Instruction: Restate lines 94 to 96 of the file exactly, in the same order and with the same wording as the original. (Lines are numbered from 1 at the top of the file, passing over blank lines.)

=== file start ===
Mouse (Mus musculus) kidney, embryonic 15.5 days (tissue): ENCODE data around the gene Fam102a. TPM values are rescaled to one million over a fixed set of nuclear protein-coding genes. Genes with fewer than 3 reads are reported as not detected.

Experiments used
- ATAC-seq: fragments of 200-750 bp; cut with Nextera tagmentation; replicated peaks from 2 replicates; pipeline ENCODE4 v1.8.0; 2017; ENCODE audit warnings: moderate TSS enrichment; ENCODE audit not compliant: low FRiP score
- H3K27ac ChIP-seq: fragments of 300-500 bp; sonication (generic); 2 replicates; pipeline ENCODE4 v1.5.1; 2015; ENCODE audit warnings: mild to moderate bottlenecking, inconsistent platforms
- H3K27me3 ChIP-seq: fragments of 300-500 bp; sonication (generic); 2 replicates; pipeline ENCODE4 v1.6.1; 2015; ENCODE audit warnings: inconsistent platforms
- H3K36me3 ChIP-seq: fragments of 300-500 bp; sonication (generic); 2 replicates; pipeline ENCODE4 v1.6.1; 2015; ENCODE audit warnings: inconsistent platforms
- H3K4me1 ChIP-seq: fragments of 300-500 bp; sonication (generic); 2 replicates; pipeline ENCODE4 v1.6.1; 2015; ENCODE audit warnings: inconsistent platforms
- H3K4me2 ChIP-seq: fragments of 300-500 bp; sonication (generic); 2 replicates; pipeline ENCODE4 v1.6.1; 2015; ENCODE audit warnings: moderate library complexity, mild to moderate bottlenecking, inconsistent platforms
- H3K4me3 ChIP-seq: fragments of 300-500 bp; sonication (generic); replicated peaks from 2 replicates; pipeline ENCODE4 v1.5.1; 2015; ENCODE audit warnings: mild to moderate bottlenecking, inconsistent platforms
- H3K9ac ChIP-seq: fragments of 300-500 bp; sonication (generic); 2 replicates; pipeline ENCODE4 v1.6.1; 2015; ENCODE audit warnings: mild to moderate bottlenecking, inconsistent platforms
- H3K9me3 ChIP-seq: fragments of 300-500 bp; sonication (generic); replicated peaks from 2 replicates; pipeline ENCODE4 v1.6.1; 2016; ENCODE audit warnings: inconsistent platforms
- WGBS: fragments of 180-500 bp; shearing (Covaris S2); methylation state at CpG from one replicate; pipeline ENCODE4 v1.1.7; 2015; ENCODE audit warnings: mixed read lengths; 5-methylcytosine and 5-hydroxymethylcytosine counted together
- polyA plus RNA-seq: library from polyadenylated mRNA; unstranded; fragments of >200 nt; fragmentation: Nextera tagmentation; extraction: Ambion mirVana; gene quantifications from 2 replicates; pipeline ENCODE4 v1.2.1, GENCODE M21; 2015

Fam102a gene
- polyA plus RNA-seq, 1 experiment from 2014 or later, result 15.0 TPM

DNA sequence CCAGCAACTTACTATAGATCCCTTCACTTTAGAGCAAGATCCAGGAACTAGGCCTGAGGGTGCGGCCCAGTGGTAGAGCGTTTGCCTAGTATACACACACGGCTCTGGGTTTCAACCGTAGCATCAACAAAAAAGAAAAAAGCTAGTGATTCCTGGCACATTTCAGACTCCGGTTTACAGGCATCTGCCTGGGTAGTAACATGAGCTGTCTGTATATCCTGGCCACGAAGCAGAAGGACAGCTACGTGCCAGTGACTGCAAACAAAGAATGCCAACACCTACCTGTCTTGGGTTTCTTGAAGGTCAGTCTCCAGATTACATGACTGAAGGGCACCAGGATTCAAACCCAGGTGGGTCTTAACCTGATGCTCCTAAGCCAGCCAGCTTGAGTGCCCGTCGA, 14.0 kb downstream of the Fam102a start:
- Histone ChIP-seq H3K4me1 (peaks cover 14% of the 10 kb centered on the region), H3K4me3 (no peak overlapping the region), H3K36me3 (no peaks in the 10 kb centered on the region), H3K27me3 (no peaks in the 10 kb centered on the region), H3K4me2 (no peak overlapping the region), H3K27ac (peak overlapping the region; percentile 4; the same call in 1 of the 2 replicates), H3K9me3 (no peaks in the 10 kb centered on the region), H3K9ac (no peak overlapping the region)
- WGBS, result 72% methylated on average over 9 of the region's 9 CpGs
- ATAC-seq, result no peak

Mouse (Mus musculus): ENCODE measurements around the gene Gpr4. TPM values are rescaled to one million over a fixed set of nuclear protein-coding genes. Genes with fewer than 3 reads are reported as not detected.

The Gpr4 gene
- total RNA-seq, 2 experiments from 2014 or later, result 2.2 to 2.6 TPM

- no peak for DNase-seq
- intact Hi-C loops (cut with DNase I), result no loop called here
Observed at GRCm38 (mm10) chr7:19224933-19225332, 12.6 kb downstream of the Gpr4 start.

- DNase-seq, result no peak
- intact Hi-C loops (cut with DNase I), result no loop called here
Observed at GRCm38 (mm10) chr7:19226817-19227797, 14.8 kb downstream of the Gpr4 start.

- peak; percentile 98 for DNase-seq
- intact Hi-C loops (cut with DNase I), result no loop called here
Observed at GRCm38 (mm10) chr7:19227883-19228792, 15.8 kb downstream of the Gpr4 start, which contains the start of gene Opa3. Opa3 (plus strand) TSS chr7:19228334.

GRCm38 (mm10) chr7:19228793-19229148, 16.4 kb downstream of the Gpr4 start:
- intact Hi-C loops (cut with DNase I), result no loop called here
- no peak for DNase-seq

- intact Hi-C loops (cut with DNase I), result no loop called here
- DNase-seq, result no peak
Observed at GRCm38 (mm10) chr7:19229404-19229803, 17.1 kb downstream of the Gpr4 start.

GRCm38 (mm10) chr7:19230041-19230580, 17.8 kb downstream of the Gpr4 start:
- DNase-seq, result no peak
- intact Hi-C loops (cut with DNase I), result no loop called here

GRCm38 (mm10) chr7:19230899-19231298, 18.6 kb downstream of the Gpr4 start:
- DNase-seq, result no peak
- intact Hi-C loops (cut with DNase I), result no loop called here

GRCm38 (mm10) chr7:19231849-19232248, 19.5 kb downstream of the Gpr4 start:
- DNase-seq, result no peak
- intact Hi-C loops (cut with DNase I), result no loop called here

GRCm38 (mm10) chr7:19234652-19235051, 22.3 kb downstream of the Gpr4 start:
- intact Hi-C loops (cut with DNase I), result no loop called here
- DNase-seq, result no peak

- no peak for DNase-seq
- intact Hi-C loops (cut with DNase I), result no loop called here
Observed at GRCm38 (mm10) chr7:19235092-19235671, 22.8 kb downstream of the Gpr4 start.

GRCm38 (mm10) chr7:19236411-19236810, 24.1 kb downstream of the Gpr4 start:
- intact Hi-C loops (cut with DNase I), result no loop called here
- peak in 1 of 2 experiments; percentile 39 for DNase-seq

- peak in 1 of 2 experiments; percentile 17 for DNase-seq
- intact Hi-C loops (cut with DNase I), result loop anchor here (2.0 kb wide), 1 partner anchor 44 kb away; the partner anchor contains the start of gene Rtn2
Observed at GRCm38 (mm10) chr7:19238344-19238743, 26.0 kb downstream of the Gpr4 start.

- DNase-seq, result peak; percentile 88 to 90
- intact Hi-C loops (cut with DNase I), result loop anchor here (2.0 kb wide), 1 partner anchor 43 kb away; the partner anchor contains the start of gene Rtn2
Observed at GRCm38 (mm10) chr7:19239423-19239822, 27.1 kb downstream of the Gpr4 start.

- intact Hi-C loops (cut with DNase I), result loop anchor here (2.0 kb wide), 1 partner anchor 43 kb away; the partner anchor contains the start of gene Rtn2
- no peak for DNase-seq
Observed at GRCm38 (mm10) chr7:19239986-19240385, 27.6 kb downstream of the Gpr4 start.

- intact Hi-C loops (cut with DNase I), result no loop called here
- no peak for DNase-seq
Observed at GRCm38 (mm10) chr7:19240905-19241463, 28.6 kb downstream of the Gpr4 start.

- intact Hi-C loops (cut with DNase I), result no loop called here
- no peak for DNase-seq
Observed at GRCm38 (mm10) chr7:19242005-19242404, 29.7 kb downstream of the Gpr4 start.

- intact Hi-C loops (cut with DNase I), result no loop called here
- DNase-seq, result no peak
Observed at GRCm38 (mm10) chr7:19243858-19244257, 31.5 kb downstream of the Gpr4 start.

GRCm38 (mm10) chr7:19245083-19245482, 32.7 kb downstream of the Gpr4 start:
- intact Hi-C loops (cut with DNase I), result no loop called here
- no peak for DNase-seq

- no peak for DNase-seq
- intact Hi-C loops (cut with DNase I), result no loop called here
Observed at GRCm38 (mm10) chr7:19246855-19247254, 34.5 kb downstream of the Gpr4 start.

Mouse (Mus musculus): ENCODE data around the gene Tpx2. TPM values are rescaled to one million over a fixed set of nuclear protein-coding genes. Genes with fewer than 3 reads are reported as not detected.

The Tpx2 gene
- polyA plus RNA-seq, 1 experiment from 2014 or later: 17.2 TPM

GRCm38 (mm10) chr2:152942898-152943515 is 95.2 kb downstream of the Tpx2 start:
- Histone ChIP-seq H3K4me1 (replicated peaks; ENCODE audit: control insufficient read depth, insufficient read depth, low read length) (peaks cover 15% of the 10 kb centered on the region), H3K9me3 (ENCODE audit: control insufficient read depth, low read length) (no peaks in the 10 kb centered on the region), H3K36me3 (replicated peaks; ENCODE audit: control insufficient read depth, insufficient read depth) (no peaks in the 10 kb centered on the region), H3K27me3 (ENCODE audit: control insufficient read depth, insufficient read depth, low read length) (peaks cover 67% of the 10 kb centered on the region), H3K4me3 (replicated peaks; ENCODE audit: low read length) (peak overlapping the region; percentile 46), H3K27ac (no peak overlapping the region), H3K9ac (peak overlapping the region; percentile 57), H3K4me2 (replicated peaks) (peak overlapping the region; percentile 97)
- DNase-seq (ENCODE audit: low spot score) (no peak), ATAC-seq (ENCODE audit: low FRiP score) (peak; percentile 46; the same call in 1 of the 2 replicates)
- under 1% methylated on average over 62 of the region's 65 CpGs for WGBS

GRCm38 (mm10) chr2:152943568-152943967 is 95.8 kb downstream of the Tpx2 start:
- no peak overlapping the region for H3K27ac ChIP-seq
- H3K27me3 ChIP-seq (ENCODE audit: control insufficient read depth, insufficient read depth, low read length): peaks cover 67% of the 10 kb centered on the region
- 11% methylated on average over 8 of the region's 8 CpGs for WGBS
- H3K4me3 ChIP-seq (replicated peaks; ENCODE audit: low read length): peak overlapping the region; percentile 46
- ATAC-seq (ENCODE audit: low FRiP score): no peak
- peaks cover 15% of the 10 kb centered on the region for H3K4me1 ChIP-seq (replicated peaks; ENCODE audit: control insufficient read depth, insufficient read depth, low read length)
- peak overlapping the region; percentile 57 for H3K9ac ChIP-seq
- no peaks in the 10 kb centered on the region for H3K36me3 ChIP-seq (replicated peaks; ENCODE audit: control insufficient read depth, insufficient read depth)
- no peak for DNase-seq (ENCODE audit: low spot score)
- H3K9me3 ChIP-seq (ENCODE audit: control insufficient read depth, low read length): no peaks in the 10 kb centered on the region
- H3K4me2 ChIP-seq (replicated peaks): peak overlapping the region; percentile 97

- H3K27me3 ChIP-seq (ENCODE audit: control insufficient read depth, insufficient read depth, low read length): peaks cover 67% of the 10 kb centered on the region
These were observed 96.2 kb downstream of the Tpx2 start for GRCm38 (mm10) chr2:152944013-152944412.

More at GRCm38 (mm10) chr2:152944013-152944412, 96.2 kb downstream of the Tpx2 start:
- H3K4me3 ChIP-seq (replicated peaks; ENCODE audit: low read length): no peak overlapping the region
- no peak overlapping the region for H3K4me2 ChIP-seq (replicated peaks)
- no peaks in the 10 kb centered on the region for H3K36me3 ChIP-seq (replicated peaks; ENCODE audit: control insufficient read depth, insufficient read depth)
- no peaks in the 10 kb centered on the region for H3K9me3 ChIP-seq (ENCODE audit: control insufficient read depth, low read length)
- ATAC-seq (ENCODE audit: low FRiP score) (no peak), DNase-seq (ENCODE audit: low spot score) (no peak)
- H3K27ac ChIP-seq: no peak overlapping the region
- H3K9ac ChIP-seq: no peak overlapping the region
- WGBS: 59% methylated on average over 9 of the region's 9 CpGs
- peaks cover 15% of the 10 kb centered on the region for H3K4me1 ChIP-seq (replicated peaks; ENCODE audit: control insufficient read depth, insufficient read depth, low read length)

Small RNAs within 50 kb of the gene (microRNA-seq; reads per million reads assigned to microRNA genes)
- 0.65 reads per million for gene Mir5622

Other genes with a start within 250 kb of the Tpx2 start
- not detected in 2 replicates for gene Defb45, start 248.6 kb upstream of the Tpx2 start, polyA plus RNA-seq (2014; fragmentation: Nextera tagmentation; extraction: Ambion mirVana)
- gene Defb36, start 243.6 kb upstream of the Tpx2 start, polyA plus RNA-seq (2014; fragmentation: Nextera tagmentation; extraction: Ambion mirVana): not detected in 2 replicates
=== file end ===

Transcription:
- peak overlapping the region; percentile 57 for H3K9ac ChIP-seq
- no peaks in the 10 kb centered on the region for H3K36me3 ChIP-seq (replicated peaks; ENCODE audit: control insufficient read depth, insufficient read depth)
- no peak for DNase-seq (ENCODE audit: low spot score)